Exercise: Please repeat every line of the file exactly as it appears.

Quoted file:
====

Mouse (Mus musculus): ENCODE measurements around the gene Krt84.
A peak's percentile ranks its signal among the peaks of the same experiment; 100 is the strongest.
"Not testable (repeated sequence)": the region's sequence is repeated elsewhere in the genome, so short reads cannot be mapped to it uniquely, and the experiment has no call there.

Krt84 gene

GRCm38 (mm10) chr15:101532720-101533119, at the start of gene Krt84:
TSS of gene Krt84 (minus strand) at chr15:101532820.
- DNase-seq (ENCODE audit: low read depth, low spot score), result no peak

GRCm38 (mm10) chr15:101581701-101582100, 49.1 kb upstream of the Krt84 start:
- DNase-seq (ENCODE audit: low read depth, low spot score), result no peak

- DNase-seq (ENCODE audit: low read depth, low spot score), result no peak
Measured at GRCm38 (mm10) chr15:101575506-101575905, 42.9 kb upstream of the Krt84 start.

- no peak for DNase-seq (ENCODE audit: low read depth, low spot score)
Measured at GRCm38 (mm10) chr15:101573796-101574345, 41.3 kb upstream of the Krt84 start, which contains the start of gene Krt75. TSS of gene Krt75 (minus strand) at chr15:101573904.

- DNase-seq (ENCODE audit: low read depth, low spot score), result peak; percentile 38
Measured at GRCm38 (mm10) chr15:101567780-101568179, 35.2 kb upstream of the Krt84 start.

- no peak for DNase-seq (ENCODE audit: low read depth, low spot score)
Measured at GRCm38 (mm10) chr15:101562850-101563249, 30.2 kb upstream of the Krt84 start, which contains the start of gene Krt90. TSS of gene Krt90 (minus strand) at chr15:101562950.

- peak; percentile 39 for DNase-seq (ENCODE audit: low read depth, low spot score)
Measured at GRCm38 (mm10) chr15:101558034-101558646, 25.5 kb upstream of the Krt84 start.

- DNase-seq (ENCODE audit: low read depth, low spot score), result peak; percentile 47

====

Mouse (Mus musculus): ENCODE measurements around the gene Krt84.
A peak's percentile ranks its signal among the peaks of the same experiment; 100 is the strongest.
"Not testable (repeated sequence)": the region's sequence is repeated elsewhere in the genome, so short reads cannot be mapped to it uniquely, and the experiment has no call there.

Krt84 gene

GRCm38 (mm10) chr15:101532720-101533119, at the start of gene Krt84:
TSS of gene Krt84 (minus strand) at chr15:101532820.
- DNase-seq (ENCODE audit: low read depth, low spot score), result no peak

GRCm38 (mm10) chr15:101581701-101582100, 49.1 kb upstream of the Krt84 start:
- DNase-seq (ENCODE audit: low read depth, low spot score), result no peak

- DNase-seq (ENCODE audit: low read depth, low spot score), result no peak
Measured at GRCm38 (mm10) chr15:101575506-101575905, 42.9 kb upstream of the Krt84 start.

- no peak for DNase-seq (ENCODE audit: low read depth, low spot score)
Measured at GRCm38 (mm10) chr15:101573796-101574345, 41.3 kb upstream of the Krt84 start, which contains the start of gene Krt75. TSS of gene Krt75 (minus strand) at chr15:101573904.

- DNase-seq (ENCODE audit: low read depth, low spot score), result peak; percentile 38
Measured at GRCm38 (mm10) chr15:101567780-101568179, 35.2 kb upstream of the Krt84 start.

- no peak for DNase-seq (ENCODE audit: low read depth, low spot score)
Measured at GRCm38 (mm10) chr15:101562850-101563249, 30.2 kb upstream of the Krt84 start, which contains the start of gene Krt90. TSS of gene Krt90 (minus strand) at chr15:101562950.

- peak; percentile 39 for DNase-seq (ENCODE audit: low read depth, low spot score)
Measured at GRCm38 (mm10) chr15:101558034-101558646, 25.5 kb upstream of the Krt84 start.

- DNase-seq (ENCODE audit: low read depth, low spot score), result peak; percentile 47